On ‘Children of Men’


I often describe this film to the unfortunate folks who haven’t heard of or seen it as “2007 turned up to 11” (actually, I think I did read an interview with the art director (or someone?) who explained that the future of the film had to be “like the present, but more so”). In that way, it’s like the cinematic equivalent of James McMurtry’s 2005 We Can’t Make It Here Anymore, a song that similarly captures the turned-up-to-11 bleakness of the Bush years:

Basically, it’s all the worst parts of the Oughts, where if you watched the news it looked like a possible war with Iran, climate change data was coming in and being disregarded, bird flu was on the horizon, Somalia was imploding (again), and it was gray and rainy for like, a month straight. Well, add a pandemic of infertility and throw it all into a blender with some beautiful cinematography and a very interesting soundtrack and Alfonso Cuaron’s Children of Men is what you get. In other words, because its roots are solidly in the actual present, it’s an entirely plausible (and thereby cautionary) future.

Together, this film and Max Brooks’ World War Z have probably had the biggest impact on my outlook of a postapocalyptic world; since both futures draw inspiration from histories past and present, both reinforce the fact that almost nothing happens in a vacuum: waves of refugees can result from distant wars (“Africa devastated by nuclear fallout” a background newspaper reads), rising sea levels (Maldives, anyone?), crop failures (don’t even get me started on totalitarian monocrop agriculture), &c.  It’s a good exercise—I can look at a scenario in one of these works and see how it might have come to be, and then pull back farther to see how it relates to what’s happening now.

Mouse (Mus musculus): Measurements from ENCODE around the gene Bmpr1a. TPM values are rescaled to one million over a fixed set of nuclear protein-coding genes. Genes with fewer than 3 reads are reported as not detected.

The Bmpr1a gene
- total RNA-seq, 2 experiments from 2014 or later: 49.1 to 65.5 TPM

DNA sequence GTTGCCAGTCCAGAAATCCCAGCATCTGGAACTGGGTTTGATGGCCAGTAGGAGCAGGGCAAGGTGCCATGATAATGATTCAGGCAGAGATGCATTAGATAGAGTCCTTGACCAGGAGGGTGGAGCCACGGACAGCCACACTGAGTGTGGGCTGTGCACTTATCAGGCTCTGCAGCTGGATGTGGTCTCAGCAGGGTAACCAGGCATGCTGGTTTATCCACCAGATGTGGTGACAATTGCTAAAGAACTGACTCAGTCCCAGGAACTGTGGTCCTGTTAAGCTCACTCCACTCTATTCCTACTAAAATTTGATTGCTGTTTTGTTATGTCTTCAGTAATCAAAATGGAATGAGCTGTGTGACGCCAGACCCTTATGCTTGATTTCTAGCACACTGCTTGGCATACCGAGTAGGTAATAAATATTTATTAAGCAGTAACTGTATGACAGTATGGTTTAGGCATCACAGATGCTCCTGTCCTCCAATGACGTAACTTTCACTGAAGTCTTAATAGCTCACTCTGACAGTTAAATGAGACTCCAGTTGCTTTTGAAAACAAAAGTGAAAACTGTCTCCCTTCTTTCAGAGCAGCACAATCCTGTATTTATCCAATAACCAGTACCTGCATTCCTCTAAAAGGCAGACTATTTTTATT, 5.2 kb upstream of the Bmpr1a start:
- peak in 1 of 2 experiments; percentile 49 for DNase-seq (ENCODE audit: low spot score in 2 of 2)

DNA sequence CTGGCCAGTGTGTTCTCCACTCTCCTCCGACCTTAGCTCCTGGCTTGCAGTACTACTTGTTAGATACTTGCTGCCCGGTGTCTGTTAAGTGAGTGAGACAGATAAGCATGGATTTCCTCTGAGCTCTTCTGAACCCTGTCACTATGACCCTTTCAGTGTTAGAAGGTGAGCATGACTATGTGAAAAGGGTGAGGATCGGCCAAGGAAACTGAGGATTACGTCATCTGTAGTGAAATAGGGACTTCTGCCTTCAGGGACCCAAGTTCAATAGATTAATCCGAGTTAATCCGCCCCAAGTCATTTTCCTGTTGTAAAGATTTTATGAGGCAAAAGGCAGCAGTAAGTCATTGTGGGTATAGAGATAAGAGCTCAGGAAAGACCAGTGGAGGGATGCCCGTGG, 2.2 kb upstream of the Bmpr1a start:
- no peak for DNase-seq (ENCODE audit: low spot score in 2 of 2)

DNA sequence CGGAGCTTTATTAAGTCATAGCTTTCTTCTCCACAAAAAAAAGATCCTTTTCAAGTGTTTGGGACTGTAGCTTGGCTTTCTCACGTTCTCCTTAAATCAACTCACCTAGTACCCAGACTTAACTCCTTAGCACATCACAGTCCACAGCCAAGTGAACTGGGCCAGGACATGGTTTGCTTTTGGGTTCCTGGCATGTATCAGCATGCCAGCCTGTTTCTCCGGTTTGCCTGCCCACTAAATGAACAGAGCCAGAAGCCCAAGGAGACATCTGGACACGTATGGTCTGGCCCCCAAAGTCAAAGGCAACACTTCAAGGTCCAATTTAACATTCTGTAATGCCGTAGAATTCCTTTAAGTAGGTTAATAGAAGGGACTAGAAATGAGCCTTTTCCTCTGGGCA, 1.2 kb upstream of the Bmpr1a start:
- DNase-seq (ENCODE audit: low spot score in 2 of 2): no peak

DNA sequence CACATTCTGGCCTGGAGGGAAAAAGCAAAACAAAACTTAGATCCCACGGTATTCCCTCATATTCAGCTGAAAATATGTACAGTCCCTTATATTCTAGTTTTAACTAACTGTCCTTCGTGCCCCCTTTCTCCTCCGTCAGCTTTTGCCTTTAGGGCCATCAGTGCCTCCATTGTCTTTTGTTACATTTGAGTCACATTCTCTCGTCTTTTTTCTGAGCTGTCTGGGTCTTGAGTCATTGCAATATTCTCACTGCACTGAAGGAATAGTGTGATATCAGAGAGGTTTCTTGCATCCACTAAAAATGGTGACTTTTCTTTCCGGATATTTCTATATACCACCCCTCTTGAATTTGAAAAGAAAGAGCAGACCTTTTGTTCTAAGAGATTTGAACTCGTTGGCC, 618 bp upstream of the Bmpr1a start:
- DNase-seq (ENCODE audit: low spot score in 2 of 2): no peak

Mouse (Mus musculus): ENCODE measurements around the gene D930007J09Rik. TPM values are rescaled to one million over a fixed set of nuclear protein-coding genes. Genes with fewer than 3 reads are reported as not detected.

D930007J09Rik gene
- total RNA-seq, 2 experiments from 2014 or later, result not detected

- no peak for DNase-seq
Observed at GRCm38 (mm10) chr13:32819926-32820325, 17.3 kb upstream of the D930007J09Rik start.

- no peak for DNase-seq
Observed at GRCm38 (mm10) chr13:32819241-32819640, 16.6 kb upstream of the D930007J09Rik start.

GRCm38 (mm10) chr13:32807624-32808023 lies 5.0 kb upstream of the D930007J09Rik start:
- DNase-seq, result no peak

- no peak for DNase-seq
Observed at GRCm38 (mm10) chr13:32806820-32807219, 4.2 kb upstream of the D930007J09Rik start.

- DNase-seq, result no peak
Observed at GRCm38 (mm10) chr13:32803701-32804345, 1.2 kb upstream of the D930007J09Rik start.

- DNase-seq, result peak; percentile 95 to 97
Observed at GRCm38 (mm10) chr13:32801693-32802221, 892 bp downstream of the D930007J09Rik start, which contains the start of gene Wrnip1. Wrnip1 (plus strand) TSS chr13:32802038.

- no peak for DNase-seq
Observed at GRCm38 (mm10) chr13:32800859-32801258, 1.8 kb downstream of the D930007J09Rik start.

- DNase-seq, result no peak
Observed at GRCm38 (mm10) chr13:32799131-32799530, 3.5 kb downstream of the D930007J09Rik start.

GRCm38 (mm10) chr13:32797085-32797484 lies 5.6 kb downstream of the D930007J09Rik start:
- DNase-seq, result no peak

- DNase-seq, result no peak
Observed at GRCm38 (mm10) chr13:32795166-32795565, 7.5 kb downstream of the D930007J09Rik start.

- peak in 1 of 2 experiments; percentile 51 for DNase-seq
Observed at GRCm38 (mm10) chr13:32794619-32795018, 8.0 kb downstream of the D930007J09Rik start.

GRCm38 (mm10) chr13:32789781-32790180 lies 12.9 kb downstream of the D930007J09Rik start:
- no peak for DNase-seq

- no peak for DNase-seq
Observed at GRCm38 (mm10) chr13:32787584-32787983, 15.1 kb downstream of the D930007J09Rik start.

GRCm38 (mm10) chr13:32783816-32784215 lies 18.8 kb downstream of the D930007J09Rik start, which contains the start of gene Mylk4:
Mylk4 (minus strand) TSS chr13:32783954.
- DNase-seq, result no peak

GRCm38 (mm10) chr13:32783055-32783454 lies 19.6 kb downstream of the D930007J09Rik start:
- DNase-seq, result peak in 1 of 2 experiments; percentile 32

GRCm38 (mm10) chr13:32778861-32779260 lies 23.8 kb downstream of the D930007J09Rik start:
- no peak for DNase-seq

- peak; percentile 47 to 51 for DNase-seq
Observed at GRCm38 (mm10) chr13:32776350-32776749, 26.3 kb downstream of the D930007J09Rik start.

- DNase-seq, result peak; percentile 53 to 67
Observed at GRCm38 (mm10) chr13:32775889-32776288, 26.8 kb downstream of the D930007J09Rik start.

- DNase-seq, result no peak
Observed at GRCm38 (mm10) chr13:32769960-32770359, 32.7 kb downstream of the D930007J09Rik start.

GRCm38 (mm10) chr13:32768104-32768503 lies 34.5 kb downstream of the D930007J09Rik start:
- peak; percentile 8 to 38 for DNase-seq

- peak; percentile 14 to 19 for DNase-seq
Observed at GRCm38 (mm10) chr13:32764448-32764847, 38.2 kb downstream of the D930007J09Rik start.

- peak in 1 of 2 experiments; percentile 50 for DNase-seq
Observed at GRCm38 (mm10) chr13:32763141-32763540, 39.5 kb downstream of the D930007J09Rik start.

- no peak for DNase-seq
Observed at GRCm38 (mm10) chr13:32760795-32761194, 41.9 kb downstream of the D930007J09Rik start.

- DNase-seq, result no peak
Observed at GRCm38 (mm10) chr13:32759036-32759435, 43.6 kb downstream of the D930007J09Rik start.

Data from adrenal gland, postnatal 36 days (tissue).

By extension, these two properties have also played a huge role in influencing my philosophy on our idea of ‘survival’ in its current form, doomsday-ism, &c. As both are essentially topical, applicable, and political (as opposed to the apolitical, purely-entertainment ‘Zombie 2.0’ media wave), I don’t worry about The End of the World; I’ve always found it more important to focus on The End Of The World As We Know It (aka The End of Our Culture’s Unsustainable Way of Life), I educate myself on the key shatterpoints in play (and their root causes), and then imagine (or find in history) sustainable alternatives to embrace.

On a superficial level, this is also one of the few films where I see or pick up on something new each time I watch it (ditto for reading WWZ). I would love to see an annotated version of the film that takes time to point out all the little shout-outs (everything from Banksy’s art, Pink Floyd, and T.S. Elliot to next-gen military hardware and the use of oranges as foreshadowing a la The Godfather, &c.).
Actually, that might be a fun future post

Finally—and people always look at me like I’m batshit insane when I say this—this is my Christmas movie. Why? Best let me deconstruct it:

Our story takes place in December.
A man and an expecting woman travel together, going through many obstacles.
The woman is with child, but not by the man.
The woman’s child is the result of a miraculous conception.
The child will apparently redeem humanity.
The protagonist goes through his journey wearing sandals.

Now, did I just outline Cuaron’s Children of Men, or the story of the Nativity?

shanti shanti shanti!

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2 responses to this post.

  1. […] These two bought a decommissioned Atlas (the same kind of ICBM that shot John Glenn into history in the Mercury program) launch site for ~$40,000 in the early 1980s (which seems like a really good deal). They don’t mention it in the segment, but there’s a nice metaphor in there somewhere—considering the occupants—about converting a structure built for war to a house of peace. For what it’s worth, Ed—a beaky, bespectacled longhair guy—reminds me so much of Michael Caine’s character in Children of Men. […]

    Reply

  2. […] countdown to destruction. (As a cross-media connection, the only child-free city I can think of is London, circa 2027). You never trust a millionaire quoting the sermon on the mount I used to think I was not like […]

    Reply

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